Drugs, substances, and certain chemicals used to make drugs are classified into five distinct categories or schedules depending upon the drug’s acceptable medical use and the drug’s abuse or dependency potential. The United States Drug Enforcement Administration (DEA) carefully considers the abuse rate of the drugs and substances before rating the scheduling. The list below is intended as general reference.
DEA Drug Scheduling
How Scheduling Works
The United States Drug Enforcement Administration (DEA) works with the Food and Drug Administration (FDA) in various studies, testing substances effectiveness, risks, and if they are fit for medical use. Any substance with intention to enter the market legally is reviewed. Common street drugs are also reviewed when rising in popularity. Drug classifications or scheduling have been in place since the passing of the Controlled Substances Act (CSA) in the 1970’s which accompanied President Nixon’s War on Drugs, giving the FDA a seat in substance decision making.
The first step includes the DEA determining if the substance can be abused. If a yes is determined, the substance enters the scheduling system. Substances require large-scale clinical trials to determine medical merit to keep them from Schedule I classification. This can account for reclassification of some substances. For example, in 2014 the DEA reclassified hydrocodone from a Schedule III to a Schedule II substance. The scheduling system is meant to assist medical professionals, lawmakers, and other officials assess the benefits and potential for abuse with various substances. This list is:
Drugs considered most dangerous by the DEA are known as Schedule I substances. These are defined as drugs with no currently accepted medical use and carry a high potential for abuse. Some examples of Schedule I drugs are:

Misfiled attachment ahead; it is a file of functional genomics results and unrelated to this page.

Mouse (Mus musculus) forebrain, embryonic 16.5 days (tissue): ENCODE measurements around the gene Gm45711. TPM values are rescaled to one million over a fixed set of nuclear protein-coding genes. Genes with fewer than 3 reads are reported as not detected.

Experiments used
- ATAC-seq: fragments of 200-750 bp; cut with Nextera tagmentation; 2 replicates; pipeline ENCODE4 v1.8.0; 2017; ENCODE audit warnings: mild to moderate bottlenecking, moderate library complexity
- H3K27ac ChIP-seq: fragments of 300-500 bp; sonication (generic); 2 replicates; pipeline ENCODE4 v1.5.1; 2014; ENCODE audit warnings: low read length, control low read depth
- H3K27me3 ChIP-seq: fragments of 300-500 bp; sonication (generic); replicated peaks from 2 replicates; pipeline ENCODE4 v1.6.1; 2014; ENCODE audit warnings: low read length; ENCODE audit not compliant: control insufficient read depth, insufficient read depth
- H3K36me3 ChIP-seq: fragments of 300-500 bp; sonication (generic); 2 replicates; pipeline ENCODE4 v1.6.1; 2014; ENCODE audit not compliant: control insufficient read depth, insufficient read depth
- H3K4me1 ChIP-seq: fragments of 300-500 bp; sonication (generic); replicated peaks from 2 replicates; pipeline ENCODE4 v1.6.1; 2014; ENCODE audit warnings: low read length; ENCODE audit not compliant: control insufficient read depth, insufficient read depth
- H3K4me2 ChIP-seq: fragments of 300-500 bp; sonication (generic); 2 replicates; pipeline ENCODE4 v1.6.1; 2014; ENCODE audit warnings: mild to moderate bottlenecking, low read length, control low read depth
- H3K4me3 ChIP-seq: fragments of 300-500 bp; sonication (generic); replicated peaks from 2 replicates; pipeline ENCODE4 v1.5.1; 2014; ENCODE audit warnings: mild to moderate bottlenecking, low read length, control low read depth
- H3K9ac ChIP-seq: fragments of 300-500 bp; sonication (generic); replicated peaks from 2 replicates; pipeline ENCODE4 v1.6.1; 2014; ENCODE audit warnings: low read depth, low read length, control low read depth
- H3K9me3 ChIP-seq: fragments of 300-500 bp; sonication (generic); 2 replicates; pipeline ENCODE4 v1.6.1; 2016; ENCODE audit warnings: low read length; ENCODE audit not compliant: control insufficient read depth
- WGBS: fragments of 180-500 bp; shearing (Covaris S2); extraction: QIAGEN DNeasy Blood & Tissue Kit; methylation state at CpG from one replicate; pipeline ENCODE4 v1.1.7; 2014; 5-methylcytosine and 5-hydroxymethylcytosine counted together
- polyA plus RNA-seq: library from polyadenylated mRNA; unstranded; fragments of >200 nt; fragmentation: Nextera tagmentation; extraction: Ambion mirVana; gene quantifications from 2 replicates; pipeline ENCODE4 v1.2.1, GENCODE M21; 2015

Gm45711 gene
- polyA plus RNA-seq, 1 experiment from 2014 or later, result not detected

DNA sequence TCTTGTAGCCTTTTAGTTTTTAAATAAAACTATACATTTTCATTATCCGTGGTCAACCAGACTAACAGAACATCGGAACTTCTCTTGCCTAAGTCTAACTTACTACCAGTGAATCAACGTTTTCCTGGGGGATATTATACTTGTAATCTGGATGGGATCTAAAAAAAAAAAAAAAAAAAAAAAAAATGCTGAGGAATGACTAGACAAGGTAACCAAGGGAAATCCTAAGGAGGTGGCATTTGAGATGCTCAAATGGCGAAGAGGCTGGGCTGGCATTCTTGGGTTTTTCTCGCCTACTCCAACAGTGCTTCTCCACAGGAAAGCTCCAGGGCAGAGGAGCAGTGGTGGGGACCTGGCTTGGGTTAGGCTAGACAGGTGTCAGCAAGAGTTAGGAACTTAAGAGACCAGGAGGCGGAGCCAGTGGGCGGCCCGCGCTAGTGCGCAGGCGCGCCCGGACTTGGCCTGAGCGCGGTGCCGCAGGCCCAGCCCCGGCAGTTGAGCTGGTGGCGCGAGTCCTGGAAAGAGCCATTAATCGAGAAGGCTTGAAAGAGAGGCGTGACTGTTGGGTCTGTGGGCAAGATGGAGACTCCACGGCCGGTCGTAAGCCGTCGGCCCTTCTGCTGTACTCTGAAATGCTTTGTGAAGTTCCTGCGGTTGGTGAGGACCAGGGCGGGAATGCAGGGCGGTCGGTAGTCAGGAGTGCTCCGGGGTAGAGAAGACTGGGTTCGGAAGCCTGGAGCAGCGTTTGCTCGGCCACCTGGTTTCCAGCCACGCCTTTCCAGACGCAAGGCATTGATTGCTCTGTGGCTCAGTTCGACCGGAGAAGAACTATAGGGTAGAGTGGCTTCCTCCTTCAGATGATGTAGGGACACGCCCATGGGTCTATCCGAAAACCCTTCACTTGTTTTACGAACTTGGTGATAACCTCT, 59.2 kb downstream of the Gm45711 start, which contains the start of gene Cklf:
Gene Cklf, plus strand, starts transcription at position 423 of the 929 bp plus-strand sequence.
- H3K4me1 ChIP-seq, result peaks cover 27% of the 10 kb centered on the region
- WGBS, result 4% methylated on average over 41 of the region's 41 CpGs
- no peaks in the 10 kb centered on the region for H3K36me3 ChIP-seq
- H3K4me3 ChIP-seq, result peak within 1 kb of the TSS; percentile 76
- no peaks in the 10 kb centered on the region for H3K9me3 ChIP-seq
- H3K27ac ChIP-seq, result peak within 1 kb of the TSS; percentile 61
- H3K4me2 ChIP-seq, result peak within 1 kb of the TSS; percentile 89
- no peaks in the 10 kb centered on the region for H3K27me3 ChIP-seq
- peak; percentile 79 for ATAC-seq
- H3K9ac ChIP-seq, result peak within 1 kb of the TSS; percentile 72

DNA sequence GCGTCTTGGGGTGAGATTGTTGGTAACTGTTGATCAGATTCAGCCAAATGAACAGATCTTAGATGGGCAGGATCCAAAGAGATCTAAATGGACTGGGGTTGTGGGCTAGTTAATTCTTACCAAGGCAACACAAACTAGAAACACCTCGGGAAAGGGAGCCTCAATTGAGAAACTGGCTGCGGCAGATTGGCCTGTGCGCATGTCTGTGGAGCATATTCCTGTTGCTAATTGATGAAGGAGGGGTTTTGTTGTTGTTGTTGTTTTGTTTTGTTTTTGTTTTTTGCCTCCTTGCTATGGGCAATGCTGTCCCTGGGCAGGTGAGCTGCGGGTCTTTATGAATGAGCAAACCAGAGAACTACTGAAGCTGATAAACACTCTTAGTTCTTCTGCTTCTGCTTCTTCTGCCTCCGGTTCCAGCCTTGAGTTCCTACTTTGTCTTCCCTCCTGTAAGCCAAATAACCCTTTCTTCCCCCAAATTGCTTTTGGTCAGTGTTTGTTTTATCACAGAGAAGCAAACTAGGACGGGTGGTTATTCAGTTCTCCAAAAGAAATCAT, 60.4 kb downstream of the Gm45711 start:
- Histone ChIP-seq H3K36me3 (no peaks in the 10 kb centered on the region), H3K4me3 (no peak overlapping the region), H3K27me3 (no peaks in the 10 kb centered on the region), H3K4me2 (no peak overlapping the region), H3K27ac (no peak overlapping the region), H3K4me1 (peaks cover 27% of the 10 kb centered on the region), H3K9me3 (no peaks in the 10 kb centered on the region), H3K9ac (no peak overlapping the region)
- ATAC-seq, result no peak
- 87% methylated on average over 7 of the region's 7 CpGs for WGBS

- Marijuana (cannabis)
- Bath salts
Schedule II substances are defined as drugs with a high potential for abuse. Their use potentially leads to severe psychological or physical dependence. These drugs are also considered dangerous. Some examples of Schedule II drugs are:
Schedule III substances are defined as drugs with a moderate to low potential for physical and psychological dependence. Schedule III substances can still lead to abuse or addiction but are considered less dangerous than Schedule I or II substances. These substances can be purchased at a pharmacy with a medical prescription. Some examples of Schedule III drugs are:
- Tylenol with codeine
- Anabolic steroids
Schedule IV substances are defined as drugs with a low potential for abuse and low risk of dependence. They have a considerably low potential for abuse however can still lead to addiction if misused or mixed with additional substances. Some examples of Schedule IV drugs are:
Schedule V substances are defined as drugs with lower potential for abuse than Schedule IV and consist of preparations containing limited quantities of certain narcotics. Schedule V drugs are generally used for antidiarrheal, antitussive, and analgesic purposes. The most common Schedule V substance is cough syrup. With misuse of these substances physical or psychological dependency is most common. Some examples of Schedule V drugs are:
- Robitussin AC
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